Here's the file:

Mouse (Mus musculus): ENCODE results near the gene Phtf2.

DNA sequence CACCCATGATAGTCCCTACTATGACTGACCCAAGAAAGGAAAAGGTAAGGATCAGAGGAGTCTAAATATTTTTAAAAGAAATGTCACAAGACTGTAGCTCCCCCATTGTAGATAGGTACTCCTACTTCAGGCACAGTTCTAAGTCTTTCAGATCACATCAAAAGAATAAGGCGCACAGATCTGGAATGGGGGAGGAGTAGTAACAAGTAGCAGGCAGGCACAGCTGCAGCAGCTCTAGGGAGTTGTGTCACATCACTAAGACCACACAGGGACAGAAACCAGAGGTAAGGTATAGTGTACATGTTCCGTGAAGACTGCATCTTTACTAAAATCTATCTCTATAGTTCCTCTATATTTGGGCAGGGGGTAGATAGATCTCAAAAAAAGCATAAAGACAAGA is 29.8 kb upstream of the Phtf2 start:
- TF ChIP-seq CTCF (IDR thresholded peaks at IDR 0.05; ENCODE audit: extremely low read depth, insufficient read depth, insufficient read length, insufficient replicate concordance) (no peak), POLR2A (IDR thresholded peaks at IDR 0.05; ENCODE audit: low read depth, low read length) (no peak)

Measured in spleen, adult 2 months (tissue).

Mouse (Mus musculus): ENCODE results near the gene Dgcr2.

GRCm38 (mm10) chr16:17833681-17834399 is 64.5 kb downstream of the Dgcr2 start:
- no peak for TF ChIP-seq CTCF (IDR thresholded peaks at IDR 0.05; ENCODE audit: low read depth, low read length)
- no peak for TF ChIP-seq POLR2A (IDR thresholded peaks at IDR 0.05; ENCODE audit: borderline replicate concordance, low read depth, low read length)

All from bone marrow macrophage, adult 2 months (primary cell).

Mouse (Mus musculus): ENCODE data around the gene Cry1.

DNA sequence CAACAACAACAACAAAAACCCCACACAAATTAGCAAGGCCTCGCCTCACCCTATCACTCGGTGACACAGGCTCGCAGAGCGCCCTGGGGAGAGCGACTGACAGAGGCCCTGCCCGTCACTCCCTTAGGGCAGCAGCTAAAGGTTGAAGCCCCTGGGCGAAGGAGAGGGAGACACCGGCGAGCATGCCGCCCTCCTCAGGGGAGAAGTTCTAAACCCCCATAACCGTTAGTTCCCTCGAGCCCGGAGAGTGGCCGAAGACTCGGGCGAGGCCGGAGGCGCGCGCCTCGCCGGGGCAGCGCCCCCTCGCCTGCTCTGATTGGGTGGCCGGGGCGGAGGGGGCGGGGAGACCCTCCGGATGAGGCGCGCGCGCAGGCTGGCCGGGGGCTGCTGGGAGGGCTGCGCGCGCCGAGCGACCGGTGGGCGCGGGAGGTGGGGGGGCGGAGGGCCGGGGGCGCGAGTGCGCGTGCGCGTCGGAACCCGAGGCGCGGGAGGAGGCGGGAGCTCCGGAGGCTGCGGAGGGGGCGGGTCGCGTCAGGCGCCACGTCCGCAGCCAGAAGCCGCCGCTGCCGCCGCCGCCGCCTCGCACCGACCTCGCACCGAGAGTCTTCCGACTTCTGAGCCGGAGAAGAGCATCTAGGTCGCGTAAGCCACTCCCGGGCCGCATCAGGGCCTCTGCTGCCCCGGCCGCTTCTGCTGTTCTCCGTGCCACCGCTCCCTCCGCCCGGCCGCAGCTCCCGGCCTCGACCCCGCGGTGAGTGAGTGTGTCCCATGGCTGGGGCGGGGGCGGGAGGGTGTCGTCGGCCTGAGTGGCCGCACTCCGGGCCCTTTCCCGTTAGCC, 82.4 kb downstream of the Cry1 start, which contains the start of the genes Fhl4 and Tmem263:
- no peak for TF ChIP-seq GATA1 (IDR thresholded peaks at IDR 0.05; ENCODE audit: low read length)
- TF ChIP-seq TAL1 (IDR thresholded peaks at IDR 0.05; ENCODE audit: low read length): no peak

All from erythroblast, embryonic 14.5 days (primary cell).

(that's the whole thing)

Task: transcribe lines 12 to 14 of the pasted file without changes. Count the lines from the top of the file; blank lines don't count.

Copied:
- no peak for TF ChIP-seq GATA1 (IDR thresholded peaks at IDR 0.05; ENCODE audit: low read length)
- TF ChIP-seq TAL1 (IDR thresholded peaks at IDR 0.05; ENCODE audit: low read length): no peak

All from erythroblast, embryonic 14.5 days (primary cell).